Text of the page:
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Improper cleaning may be leading to broken devices, infections

Many hospitals are not carefully cleaning medical devices, a dangerous practice that sometimes leads to infections or even device failure, according to experts at the ECRI Institute.

Faults in device cleaning were a major recurring theme on ECRI's Top 10 Health Technology Hazards list for 2017, which warns providers and manufacturers about potential equipment dangers that need to be addressed in the coming year. The Plymouth Meeting, Pa.-based equipment research organization says that providers need more training for employees who clean devices and more guidance from manufacturers on how to best clean devices in order to avoid infections and device malfunctions.

Infections caused by inadequate cleaning of reusable devices were ranked as the second-biggest hazard on the list, and has been a recurring issue in the industry. Cleaning of flexible endoscopes was the biggest hazard on ECRI's list last year following a major recall of Olympus duodenoscopes that led to infections because they couldn't be cleaned adequately and didn't have good instructions for cleaning.

Scott Lucas, ECRI's associate director of accident and forensic investigation, said the institute expanded the issue to include other complex medical devices because they've received reports that go beyond endoscopes. Even after cleaning, clinicians have reported finding fragments or pieces of tissue remaining on devices like cannulated drills or orthoscopic shavers, he said.

Inadequate cleaning can be caused by untrained staff, but hospitals may also struggle with reprocessing if manufacturers aren't offering proper guidance on what methods should be used to clean devices, what types of brushes or solutions should be used for cleaning and how long the cleaning process should last, Lucas said. In instances like the Olympus duodenoscopes, a manufacturer may tweak a device if its design makes it harder to clean and prevent infection.

ECRI recommends that health systems arrange multidisciplinary and multidepartment committees of sterile processing department leadership, clinical staff, infection control professionals and other employees who deal with wiping down devices before they're used in the operating room and reprocessing in a hospital's central sterile processing unit. In addition to training, these administrators need to examine their reprocessing workflows, to ensure that sterile processing employees aren't working under unreasonable turnaround times that threaten patient safety.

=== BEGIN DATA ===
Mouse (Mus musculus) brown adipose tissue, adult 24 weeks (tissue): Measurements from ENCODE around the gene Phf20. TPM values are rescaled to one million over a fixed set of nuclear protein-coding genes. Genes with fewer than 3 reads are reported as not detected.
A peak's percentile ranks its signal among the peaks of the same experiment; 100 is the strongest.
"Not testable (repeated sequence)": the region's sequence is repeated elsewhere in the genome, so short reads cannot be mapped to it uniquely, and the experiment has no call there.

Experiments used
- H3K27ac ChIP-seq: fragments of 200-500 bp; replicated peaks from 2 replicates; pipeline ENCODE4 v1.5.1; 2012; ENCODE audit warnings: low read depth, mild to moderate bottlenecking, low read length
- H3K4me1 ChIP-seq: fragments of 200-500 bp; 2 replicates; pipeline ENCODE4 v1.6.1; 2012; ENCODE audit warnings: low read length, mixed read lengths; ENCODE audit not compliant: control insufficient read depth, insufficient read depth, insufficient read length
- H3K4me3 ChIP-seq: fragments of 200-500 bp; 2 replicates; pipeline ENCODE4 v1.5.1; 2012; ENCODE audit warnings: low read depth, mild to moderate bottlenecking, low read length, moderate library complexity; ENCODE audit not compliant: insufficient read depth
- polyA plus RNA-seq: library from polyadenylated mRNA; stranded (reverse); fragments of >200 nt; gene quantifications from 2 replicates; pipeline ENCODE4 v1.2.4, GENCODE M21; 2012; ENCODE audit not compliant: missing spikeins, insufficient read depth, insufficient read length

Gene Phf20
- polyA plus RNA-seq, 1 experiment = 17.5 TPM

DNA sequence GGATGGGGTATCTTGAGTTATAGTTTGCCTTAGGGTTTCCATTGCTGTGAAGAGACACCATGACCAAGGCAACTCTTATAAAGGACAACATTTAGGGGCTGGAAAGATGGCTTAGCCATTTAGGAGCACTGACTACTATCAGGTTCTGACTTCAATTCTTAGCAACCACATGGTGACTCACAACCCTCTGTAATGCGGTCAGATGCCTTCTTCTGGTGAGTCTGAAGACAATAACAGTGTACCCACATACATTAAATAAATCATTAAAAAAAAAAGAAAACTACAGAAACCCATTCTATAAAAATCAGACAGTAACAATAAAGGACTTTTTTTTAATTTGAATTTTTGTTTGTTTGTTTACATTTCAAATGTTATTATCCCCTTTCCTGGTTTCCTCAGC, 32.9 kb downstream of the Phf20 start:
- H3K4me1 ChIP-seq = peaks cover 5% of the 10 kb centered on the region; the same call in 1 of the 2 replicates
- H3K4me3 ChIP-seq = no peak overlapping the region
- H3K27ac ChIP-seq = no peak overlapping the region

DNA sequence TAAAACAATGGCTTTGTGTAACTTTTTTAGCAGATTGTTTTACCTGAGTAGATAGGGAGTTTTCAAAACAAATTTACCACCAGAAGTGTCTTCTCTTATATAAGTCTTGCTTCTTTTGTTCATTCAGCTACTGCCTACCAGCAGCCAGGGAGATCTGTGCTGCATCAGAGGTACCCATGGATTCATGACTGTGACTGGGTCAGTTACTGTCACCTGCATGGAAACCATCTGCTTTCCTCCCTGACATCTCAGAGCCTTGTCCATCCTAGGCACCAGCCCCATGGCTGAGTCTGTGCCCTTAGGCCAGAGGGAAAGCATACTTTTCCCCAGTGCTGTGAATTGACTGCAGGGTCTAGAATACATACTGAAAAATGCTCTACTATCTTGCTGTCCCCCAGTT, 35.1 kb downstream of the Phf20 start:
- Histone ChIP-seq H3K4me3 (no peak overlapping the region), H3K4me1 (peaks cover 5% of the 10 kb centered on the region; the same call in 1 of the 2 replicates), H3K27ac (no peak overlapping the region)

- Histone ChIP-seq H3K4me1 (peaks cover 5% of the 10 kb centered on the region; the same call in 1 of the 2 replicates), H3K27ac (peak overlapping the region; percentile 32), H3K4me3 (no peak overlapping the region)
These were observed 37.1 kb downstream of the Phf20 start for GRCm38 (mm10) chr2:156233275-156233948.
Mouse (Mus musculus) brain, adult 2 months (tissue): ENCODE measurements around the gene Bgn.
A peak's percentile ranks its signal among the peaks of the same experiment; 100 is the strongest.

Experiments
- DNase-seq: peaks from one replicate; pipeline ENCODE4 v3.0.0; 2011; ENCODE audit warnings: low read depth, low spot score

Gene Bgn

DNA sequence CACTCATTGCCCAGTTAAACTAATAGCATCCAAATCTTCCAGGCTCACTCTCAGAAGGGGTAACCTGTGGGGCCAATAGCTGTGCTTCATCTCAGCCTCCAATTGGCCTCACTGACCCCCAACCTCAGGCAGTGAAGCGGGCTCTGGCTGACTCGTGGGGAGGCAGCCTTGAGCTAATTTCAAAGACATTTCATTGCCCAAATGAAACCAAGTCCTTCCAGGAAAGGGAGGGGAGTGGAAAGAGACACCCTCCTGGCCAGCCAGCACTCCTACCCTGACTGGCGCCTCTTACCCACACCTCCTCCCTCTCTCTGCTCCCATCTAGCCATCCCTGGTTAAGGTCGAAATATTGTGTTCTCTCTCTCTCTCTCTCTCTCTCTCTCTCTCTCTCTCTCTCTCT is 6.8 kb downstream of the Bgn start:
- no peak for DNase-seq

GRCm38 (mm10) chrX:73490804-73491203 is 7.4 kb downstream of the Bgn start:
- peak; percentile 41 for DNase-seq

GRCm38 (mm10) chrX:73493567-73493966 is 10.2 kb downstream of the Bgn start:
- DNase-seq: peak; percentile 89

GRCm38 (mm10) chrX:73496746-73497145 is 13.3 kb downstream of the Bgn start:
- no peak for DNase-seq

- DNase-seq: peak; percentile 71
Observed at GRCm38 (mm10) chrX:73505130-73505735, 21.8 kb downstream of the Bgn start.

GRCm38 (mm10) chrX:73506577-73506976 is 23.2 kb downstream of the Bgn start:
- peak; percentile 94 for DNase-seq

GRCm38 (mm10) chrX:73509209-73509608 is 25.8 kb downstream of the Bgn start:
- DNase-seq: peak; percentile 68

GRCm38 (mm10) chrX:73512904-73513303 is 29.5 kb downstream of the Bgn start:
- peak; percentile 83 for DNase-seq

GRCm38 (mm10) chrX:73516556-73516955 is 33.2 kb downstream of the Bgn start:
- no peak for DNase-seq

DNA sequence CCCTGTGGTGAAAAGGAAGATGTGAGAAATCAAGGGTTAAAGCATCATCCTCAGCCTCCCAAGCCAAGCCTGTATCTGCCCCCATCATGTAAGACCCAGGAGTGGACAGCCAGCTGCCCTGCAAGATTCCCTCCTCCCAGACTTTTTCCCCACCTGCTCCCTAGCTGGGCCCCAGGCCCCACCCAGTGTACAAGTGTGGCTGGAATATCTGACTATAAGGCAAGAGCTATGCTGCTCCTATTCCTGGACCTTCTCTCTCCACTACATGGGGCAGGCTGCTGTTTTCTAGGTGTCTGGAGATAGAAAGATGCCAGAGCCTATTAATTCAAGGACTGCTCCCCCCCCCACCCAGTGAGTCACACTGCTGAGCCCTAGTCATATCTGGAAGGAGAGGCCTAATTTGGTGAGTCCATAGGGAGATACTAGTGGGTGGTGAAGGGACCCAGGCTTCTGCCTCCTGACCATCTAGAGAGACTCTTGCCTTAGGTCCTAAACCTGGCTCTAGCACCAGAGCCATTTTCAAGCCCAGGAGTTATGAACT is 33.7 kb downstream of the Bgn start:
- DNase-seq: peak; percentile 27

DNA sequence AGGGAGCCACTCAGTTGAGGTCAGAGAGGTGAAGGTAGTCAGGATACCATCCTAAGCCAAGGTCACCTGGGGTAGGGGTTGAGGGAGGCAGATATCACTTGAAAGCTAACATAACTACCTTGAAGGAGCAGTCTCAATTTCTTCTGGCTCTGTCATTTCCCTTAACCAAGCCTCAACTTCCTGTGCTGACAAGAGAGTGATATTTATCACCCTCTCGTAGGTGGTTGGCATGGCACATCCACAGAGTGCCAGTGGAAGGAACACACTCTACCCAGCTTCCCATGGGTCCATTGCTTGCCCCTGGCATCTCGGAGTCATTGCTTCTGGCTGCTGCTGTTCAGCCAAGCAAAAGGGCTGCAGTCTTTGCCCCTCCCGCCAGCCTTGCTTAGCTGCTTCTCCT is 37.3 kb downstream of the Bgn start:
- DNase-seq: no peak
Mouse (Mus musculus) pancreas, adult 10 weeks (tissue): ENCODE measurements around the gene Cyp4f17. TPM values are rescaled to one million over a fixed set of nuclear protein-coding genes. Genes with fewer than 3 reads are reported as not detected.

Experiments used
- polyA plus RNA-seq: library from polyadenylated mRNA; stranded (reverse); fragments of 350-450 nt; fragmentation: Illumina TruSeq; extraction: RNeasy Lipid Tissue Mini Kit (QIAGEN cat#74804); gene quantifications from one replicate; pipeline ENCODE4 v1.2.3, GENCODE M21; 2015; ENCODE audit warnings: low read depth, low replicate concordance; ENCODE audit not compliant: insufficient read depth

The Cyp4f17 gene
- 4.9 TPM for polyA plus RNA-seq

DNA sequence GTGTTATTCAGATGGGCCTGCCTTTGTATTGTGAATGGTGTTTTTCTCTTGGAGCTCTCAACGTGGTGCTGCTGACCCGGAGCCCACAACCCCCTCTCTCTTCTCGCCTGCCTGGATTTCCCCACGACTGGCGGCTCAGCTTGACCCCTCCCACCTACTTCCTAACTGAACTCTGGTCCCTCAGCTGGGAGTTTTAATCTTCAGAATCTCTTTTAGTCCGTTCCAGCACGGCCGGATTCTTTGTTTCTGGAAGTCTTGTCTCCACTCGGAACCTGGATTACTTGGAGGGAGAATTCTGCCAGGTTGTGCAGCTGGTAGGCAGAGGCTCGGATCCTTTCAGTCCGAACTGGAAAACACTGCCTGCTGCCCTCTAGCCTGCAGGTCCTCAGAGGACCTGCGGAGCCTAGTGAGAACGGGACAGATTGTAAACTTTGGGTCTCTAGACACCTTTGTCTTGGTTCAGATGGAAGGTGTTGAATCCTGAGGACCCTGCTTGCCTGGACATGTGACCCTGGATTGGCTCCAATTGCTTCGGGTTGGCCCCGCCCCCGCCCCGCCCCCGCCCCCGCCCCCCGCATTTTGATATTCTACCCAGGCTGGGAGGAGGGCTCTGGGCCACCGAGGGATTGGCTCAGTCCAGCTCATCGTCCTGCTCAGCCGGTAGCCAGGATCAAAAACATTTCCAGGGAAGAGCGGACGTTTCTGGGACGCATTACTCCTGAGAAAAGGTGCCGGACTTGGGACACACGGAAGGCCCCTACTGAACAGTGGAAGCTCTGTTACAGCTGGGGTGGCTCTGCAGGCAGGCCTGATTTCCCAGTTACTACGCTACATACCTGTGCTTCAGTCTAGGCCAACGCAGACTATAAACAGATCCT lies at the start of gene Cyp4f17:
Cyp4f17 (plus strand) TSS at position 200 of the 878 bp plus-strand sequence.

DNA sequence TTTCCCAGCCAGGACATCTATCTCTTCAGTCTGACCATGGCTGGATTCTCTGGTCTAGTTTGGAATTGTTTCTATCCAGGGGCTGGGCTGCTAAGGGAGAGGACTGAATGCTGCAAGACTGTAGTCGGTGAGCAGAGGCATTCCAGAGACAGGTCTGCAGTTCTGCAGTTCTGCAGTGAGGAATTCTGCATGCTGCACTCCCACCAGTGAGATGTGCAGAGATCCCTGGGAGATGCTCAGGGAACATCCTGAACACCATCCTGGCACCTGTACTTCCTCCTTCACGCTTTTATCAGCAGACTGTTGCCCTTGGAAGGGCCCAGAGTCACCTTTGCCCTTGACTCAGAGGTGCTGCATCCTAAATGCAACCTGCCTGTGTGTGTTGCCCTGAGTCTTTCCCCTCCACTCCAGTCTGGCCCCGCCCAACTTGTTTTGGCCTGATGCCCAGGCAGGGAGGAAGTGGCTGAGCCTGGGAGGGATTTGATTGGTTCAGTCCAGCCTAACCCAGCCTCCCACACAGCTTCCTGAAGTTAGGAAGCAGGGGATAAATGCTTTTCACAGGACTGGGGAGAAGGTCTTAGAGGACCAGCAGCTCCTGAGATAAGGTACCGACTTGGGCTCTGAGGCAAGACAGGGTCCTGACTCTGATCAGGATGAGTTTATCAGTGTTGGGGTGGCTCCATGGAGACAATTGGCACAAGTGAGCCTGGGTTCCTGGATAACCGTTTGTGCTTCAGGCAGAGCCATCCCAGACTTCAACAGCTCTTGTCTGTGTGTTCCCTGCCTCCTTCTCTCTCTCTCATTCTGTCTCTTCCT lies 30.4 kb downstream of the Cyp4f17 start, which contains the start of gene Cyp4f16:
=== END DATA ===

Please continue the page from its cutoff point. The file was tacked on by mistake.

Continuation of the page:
“This really is a systemic challenge,” Lucas said. “It's not just (the sterile processing department) or clinicians. It's really everybody.”

Providers also need to pressure manufacturers to give them as much information as possible about how to best clean devices, Lucas said. He expects that the Food and Drug Administration will lean more on devicemakers to really consider cleaning processes when they're designing devices.

Some manufacturers have already homed in on the cleaning process in an effort to improve. Cincinnati-based Ethicon and its reprocessing subsidiary, Sterilmed, have a relationship with Salt Lake City-based Intermountain Healthcare in which the companies communicate best practices around device reprocessing, and Ethicon is able to learn how to better design devices for more efficient reprocessing.

Devices can also break if they're not cleaned properly, in what is called “environmental stress cracking,” and it ranks 10th on ECRI's list. This can happen as a result of employee ignorance or a lack of guidance from manufacturers. The problems cause serious damage to plastic components of their devices by using improper cleaning solutions or problematic cleaning processes, said Jaime Schlorff, senior project manager in ECRI's health devices group.

For example, a provider using cleaning solution that is not compatible with a device may be causing plastic components to corrode and expose wires, or a worker using too much solution may be causing liquids to seep into the device's interior and affect internal components such as a battery. Preventable cracks in robotic surgery equipment, ultrasound transducers and other equipment have forced hospitals to spend tens of thousands of dollars for replacement parts, Schlorff said.

Manufacturers are constantly investigating cleaning solution compatibility issues, Schlorff said. Hospitals need to stay on top of communications from devicemakers regarding reprocessing and disseminate information to their staff, instead of filing it away, she said.

Errors in large-volume pumps that deliver intravenous medication topped the ECRI list, as the organization has received multiple reports of incorrect infusion programming by staff or pump failures. Other issues included missed ventilator alarms, mismanagement of software updates and inadequate precautions taken to minimize radiation exposure in hybrid operating rooms that contain X-ray machines.


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Adam Rubenfire is Modern Healthcare's Custom Content Strategist. He is responsible for the development of webinars, white papers and other engaging content for marketers looking to target the healthcare industry. Prior to his current role, he served as Modern Healthcare's supply chain reporter. His work has also appeared in the Wall Street Journal, Automotive News and Crain’s Detroit Business. He has a bachelor’s degree in organizational studies from the University of Michigan. He joined Modern Healthcare in 2014.

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